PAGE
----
Ion Channels

Autism-Linked Variations in Ion Channel Genes Increase Brain Excitability

Neuronal communication guides virtually all aspects of brain development. To better understand Autism Spectrum Disorders (ASD), scientists are searching for autism-linked genes that regulate neuronal activity. Some of these genes encode ion channels, whose activation determines whether a neuron will fire a signal. Variations in ion channels influence neuronal survival, differentiation, migration, outgrowth, and synapse formation.[1]

Ion channels are critical for shaping neuronal excitability. Neurons encode information using electrical signals derived from ion channels. At rest, each neuron has a negative charge. When a neuron receives signals from other neurons via synapses, ion channels open and the neuronal charge becomes either more positive or negative, depending on the type of ion. Once the charge of a neuron rises to a certain threshold, the neuron “fires” a signal to other neurons in a process called emitting an “action potential.”

Think of this process like the boiling of a teapot. The bottom of the teapot receives heat from the burners of the stove, much like how dendrites of a neuron receive synaptic signals. This heat boils the water in the teapot, converting it into steam, just as neurons convert synaptic signals into electrical charges. As the pressure builds, steam escapes through the spout, letting off a loud whistle. Likewise, once a neuron builds up enough positive charge, it sends a fast action potential down its axon to the next neuron.

Positive ion channels boost neuronal excitability by creating a more positive charge. However, the balance of neuronal excitability is crucial. Too much excitation leads to seizures and epilepsy, whereas too little prevents circuits from firing. Individuals with autism frequently also have epilepsy, suggesting that their brains are overexcited.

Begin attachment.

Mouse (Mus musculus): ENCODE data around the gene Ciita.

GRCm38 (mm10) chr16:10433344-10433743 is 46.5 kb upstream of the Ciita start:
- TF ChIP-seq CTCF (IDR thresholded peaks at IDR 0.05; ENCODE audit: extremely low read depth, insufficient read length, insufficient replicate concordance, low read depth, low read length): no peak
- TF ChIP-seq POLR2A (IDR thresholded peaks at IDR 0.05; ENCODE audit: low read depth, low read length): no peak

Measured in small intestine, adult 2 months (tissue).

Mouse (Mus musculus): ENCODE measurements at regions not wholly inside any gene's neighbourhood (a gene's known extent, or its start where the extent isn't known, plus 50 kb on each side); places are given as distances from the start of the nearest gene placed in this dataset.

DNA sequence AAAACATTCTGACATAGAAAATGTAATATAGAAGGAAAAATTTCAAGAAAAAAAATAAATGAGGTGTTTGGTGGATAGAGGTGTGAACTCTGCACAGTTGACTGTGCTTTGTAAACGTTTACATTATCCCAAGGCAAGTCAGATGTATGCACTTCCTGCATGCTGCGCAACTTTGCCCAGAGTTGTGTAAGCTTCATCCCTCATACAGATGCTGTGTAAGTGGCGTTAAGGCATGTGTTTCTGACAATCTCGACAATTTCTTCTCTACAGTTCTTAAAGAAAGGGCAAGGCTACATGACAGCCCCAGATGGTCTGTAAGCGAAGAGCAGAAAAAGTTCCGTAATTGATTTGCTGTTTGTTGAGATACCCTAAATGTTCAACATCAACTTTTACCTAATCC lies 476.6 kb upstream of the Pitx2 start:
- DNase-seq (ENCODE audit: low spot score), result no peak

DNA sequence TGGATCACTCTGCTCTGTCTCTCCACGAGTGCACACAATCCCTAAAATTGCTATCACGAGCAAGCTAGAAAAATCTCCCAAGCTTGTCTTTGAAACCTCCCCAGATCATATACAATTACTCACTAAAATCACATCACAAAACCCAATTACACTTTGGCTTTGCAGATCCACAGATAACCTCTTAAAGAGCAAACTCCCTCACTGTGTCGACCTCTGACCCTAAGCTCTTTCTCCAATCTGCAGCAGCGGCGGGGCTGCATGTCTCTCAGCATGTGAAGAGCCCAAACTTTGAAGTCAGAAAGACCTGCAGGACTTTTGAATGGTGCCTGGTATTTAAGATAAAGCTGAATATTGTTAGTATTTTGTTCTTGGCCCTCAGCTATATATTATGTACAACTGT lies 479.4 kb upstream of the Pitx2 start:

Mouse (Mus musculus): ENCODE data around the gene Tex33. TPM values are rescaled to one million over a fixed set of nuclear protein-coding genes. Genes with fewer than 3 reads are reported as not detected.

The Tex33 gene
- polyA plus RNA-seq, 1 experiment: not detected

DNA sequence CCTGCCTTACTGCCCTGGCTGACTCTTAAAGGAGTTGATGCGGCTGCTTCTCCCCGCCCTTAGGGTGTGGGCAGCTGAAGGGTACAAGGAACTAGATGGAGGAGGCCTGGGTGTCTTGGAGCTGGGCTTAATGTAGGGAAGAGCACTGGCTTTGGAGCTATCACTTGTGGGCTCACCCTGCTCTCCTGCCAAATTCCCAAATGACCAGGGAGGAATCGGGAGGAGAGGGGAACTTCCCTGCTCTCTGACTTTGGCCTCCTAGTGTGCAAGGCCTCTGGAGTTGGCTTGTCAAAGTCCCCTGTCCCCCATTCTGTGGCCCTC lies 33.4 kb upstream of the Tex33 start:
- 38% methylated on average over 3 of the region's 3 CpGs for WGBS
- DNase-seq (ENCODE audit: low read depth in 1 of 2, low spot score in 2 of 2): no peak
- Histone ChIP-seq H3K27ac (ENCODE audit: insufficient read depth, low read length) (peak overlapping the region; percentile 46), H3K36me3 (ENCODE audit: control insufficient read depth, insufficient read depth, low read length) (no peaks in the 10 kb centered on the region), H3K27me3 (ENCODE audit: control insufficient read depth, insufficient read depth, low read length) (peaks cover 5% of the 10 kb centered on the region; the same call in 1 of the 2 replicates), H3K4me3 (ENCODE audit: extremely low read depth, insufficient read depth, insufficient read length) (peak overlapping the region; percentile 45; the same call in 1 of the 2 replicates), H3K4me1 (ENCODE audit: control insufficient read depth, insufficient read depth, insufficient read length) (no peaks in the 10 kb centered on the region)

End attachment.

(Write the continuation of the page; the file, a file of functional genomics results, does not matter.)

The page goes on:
ASD-linked mutations in genes for calcium (Ca2+), sodium (Na+), and potassium (K+) ion channels enhance brain excitability, although the exact mechanisms are not well understood. Known ASD-associated mutations occur in the genes CACNA1C,[2] CACNA1F,[3] CACNA1G,[4] and CACNA1H,[5] which encode the L-type calcium channels Cav1.2 and Cav1.4 and the T-type calcium channels Cav3.1 and Cav3.2, respectively; the sodium channel genes SCN1A and SCN2A,[6] which encode the channels Nav1.1 and Nav1.2, respectively; and the potassium channel genes KCNMA1[7] and KCNJ10[8], which encode the channels BKCa and Kir4.1, respectively.

Variations in ion channel genes are likely to affect a myriad of brain functions. Ion channels may even provide a link between genetics and the environment because environmental factors like mercury increase calcium signaling.[9][10] The broad role of ion channels may help explain why ASD is so often accompanied by other neurological complications like sleep problems and epilepsy.

Catherine Croft Swanwick, Ph.D.

Originally written June 23, 2010 Last updated September 29, 2011 by Catherine Croft Swanwick, Ph.D.

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